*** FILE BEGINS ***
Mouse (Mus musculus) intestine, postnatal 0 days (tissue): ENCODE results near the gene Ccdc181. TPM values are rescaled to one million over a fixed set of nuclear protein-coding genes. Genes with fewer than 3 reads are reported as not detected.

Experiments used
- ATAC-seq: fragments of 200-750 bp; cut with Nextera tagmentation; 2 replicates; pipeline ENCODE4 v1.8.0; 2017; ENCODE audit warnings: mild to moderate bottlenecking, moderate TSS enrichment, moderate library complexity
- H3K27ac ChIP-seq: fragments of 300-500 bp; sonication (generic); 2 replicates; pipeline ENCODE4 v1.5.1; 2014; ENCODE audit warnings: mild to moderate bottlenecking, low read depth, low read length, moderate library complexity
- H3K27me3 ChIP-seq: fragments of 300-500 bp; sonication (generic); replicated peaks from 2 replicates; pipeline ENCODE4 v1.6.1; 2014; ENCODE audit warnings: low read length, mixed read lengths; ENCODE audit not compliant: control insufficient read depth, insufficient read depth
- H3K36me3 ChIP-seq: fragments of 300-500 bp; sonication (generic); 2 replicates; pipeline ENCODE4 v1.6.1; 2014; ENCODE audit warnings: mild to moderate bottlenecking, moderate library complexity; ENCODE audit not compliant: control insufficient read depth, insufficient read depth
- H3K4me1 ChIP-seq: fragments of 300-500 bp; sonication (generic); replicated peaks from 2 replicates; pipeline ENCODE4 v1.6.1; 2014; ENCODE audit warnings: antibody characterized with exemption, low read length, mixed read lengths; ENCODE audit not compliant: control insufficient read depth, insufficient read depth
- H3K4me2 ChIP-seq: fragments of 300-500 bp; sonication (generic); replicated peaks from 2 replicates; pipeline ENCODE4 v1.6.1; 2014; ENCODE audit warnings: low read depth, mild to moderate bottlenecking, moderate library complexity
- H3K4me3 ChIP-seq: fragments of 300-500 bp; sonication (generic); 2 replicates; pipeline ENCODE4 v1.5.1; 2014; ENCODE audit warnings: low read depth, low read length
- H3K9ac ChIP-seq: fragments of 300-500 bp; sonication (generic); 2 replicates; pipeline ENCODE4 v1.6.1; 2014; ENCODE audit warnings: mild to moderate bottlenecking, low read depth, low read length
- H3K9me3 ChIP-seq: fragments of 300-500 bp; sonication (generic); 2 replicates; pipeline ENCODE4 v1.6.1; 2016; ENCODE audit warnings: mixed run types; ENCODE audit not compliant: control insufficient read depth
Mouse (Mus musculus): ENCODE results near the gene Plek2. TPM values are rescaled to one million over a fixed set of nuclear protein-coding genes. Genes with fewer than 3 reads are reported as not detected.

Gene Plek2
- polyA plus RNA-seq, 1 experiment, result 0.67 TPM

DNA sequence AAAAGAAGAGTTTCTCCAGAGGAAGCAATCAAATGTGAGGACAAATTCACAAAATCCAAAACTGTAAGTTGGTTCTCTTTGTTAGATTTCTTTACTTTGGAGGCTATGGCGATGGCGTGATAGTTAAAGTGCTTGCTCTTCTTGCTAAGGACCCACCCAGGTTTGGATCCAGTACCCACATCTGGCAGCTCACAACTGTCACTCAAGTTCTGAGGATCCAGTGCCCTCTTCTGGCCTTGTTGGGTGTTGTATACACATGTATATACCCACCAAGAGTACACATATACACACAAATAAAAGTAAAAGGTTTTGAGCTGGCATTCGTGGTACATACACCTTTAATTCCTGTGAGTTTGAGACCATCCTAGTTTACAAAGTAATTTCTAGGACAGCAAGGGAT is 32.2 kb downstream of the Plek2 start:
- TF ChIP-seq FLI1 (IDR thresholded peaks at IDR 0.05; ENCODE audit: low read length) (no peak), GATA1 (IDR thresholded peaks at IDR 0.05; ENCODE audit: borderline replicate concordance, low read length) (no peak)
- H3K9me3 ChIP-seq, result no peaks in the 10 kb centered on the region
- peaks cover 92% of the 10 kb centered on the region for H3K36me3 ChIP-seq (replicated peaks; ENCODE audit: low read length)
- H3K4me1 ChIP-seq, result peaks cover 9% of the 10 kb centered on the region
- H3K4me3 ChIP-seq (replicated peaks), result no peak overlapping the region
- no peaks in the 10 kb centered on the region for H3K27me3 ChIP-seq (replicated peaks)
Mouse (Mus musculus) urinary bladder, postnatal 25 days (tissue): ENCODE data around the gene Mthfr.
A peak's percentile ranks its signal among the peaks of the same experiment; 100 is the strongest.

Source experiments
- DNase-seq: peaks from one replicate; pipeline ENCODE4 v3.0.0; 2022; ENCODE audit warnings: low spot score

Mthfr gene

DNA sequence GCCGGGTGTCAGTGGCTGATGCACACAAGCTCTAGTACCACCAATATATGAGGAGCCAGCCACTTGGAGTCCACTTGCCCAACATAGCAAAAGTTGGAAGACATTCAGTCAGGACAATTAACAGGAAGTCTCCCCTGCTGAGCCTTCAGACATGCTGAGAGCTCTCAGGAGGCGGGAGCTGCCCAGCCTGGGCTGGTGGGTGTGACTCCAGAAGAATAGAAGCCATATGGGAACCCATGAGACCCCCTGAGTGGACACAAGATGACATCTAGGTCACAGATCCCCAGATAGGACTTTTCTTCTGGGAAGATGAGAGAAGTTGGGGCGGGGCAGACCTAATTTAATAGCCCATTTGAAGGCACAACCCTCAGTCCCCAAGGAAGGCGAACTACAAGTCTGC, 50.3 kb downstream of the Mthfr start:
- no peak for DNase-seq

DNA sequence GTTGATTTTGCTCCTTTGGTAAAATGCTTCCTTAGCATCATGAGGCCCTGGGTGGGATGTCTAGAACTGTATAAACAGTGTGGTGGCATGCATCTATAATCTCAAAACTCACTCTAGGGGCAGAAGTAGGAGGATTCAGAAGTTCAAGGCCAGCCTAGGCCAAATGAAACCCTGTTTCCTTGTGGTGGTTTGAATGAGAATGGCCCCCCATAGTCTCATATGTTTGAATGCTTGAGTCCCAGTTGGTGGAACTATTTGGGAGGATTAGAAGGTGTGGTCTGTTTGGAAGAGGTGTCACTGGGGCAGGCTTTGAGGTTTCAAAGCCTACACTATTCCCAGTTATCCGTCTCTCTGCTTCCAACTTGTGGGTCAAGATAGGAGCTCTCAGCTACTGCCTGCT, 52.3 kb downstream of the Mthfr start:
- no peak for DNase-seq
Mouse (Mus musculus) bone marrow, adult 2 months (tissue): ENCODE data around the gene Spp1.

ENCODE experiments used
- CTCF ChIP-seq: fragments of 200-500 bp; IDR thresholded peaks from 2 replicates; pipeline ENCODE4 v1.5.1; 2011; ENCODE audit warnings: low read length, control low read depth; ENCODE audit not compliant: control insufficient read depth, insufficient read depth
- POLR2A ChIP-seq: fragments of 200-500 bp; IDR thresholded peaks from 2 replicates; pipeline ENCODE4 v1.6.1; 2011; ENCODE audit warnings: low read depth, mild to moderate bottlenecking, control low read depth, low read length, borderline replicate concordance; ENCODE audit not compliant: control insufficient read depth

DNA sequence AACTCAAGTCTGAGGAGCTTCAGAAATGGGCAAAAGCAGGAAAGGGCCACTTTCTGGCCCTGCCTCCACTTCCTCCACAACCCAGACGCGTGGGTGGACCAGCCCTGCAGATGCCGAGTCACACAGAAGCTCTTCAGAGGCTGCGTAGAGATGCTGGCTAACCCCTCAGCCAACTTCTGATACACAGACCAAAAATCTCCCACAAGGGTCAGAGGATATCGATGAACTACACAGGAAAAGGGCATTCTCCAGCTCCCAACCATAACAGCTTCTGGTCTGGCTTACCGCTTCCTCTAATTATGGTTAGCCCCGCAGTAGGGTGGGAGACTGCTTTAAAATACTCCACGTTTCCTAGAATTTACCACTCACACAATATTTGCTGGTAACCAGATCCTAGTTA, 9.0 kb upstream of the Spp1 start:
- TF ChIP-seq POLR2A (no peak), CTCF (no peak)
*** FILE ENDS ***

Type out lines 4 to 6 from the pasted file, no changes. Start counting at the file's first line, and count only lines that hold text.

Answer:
- H3K27ac ChIP-seq: fragments of 300-500 bp; sonication (generic); 2 replicates; pipeline ENCODE4 v1.5.1; 2014; ENCODE audit warnings: mild to moderate bottlenecking, low read depth, low read length, moderate library complexity
- H3K27me3 ChIP-seq: fragments of 300-500 bp; sonication (generic); replicated peaks from 2 replicates; pipeline ENCODE4 v1.6.1; 2014; ENCODE audit warnings: low read length, mixed read lengths; ENCODE audit not compliant: control insufficient read depth, insufficient read depth
- H3K36me3 ChIP-seq: fragments of 300-500 bp; sonication (generic); 2 replicates; pipeline ENCODE4 v1.6.1; 2014; ENCODE audit warnings: mild to moderate bottlenecking, moderate library complexity; ENCODE audit not compliant: control insufficient read depth, insufficient read depth